A Brighter Summer Day

A powerfully brilliant work of art. This is the kind of film that requires an immense investment, but massively rewards those willing to give their time.

I try to keep these posts light on spoilers, something which isn’t usually all that difficult.

As I’ve mentioned previously, I’m not “reviewing” most of these films, but rather looking for something that interests me in regards to them. When those things are historical, or thematic, or personal, in nature, it’s very easy to only tangentially refer to the story in the writing. When what I want to discuss is the story itself, however, it’s obviously much harder not to go into specifics.

This is one of those times, and while I’ve still kept it as light as possible, I love this film too much to want to have any part in spoiling the resolution for anyone. Therefore, if you haven’t already seen the film, and you have any desire to ever watch it, I strongly recommend you do that first, and then come back.

This is a hard film to summarize anyway though, largely because it’s four hours long, and features over eighty speaking characters. At its heart, it’s a film about a teenager named Xiao Si’r, growing up in 1960s Taiwan. He’s recently been demoted to an unprestigious night school, for academic issues, and is surrounded by waring street gangs. He’s also developing a major crush on Ming, the girlfriend of the leader of one of the gangs.

The film is about his particular journey, but also about the historical perspective of Taiwan during this period. This was a time of martial law, and a time when families were torn between trying to establish lives in their new home, while also believing they would soon be returning to mainland China. The film uses all of these details to tell the main story, and they give it a sense of place that most films never achieve.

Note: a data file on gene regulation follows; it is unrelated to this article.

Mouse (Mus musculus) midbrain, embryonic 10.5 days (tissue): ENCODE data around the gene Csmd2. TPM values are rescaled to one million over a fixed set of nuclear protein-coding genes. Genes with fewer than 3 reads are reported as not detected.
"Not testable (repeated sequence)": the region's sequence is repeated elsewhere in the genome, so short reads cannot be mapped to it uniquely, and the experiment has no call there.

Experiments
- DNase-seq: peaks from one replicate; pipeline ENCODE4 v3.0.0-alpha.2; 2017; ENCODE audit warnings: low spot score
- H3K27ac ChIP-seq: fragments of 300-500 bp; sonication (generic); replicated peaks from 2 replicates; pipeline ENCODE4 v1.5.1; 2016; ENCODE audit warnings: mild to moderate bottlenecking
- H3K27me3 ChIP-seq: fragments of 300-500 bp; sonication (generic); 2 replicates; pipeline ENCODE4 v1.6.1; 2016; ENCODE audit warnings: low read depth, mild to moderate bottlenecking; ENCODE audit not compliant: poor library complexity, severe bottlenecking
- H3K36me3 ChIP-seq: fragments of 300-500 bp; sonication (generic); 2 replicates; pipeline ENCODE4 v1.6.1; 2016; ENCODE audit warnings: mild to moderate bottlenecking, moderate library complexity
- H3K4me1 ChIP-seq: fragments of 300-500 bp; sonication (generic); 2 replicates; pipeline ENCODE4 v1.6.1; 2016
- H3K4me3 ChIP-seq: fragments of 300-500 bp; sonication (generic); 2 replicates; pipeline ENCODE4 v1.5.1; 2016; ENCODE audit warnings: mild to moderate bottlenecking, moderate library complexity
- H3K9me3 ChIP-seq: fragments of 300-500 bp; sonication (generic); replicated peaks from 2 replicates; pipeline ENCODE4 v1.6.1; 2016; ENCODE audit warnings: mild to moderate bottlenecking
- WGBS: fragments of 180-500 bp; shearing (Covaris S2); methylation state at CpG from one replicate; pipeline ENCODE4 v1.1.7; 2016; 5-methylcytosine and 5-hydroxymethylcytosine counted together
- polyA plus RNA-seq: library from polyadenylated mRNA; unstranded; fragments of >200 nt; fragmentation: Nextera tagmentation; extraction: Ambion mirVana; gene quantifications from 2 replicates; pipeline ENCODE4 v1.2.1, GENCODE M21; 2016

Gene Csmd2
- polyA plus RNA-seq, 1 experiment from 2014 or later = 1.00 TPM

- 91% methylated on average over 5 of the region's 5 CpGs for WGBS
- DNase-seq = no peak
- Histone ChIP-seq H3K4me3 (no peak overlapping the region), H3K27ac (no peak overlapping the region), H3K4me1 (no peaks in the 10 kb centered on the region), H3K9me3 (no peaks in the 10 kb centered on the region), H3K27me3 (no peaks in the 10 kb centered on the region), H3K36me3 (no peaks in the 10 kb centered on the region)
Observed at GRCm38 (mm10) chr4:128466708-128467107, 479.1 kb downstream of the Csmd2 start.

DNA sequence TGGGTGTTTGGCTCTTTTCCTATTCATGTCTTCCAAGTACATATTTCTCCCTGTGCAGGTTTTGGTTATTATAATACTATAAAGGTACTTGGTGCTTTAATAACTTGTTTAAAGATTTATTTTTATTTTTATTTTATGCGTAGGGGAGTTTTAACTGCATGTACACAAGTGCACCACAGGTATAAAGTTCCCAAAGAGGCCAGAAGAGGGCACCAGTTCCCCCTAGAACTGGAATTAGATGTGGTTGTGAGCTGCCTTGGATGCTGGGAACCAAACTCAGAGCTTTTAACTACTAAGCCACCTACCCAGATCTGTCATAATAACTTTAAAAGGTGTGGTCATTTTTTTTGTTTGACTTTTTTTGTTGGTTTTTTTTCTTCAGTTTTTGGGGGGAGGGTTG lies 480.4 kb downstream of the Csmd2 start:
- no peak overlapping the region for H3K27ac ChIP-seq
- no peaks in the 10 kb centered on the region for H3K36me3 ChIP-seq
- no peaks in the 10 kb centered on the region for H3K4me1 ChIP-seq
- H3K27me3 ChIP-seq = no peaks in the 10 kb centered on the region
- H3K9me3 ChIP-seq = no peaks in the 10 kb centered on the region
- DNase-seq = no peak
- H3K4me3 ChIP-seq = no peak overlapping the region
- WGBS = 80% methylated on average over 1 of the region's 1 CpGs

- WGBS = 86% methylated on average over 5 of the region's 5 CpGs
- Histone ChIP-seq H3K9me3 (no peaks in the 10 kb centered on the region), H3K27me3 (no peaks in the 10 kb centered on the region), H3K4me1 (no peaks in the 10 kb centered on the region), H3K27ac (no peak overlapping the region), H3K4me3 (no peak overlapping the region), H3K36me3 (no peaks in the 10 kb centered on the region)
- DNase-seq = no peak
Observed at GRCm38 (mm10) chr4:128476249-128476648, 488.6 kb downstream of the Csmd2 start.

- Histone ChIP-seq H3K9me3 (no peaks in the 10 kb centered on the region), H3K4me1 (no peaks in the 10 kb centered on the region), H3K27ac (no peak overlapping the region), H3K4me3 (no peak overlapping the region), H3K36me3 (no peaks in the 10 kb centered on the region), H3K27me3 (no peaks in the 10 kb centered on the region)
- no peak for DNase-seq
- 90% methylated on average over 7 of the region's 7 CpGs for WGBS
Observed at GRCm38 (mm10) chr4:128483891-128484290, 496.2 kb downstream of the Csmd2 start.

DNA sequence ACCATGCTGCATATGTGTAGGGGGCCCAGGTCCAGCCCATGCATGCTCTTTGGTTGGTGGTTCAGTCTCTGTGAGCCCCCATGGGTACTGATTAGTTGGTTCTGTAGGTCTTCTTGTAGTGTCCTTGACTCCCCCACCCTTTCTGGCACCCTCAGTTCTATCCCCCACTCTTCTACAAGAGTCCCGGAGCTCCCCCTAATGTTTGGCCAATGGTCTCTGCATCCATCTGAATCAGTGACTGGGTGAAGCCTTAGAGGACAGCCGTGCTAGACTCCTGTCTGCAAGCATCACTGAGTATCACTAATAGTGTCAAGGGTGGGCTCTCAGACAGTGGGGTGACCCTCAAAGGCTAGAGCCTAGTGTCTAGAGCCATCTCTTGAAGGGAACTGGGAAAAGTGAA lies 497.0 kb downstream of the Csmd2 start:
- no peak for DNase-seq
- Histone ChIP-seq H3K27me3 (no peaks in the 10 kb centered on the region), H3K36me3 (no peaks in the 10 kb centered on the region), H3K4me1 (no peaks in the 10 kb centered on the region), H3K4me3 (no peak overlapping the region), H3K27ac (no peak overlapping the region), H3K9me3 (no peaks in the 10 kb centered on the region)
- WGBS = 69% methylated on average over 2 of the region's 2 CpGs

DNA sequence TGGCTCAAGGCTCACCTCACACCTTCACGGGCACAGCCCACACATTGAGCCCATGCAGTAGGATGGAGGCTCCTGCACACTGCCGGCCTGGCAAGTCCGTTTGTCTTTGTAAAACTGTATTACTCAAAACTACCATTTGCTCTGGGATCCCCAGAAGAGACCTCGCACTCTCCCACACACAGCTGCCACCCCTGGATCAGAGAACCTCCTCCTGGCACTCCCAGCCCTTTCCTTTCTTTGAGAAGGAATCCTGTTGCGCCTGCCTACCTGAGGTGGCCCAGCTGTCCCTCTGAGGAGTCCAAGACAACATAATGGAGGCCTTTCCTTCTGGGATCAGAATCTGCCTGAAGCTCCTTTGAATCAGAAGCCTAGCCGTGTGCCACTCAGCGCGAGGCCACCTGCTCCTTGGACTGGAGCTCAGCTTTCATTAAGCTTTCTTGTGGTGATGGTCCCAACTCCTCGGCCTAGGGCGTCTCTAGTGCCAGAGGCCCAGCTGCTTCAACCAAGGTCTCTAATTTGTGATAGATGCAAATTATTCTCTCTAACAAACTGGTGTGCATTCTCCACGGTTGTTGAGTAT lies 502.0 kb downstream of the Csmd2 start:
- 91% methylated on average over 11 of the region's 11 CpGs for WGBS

Si’r is a fairly stereotypical representative of disaffected male youth, a group that is so often the focus of these coming-of-age type stories. He’s quiet, mostly passive but willing to stand up for himself when absolutely needed, and he’s slowly developing a serious mean streak his family hasn’t noticed.

His relationship with Ming comes to dominate the story, and he becomes absolutely convinced of what he would consider her virtue. When he finds out she’s a person with issues, just like he is, he’s unable to reconcile it with his fantasy of her, and decides he has to save her.

When she makes it clear she’s not interested in his desire to change her, he reacts with horrifically violent consequences.

It’s not a particularly unique narrative, but it was remarkably powerful, and it left me shocked as it played out. That’s due largely to the incredible time investment I’d made in these characters. I’ve often talked about how I don’t like the trend in film towards longer and longer running times. For me, a compelling story should be able to be told in a reasonable amount of time, and epically long films feel like an exercise in intellectual masturbation.

If there is a counterpoint to that argument though, it’s a film like this one. This story, of a young man falling hopelessly into ruin, is the narrative of many films. What this one does so impressively is to tell this story in a way that makes the journey seem completely believable. Because of the long running time, and the ensemble staging, we fully inhabit this world, we know these people, and as we witness Si’r slowly succumb to confusion and violence, it’s surprisingly affecting.

I’ve had real trouble putting together my thoughts about this film. Finding anything coherent to say about such a broad film, which features so many different character arcs, is a real challenge. I feel as if I could have gone in twenty different directions, and barely scratched the surface of this incredible wonder.

What I’ve tried to do is to explain a little bit about why I found it so worthwhile, in the hopes that someone who had less interest in it initially, might be compelled to give it a chance. I don’t have room in my life for many films which require this much investment, but I’m really happy I was able to find the time for this one.

taiwan, 1991, 1.85:1, mandarin, taiwanese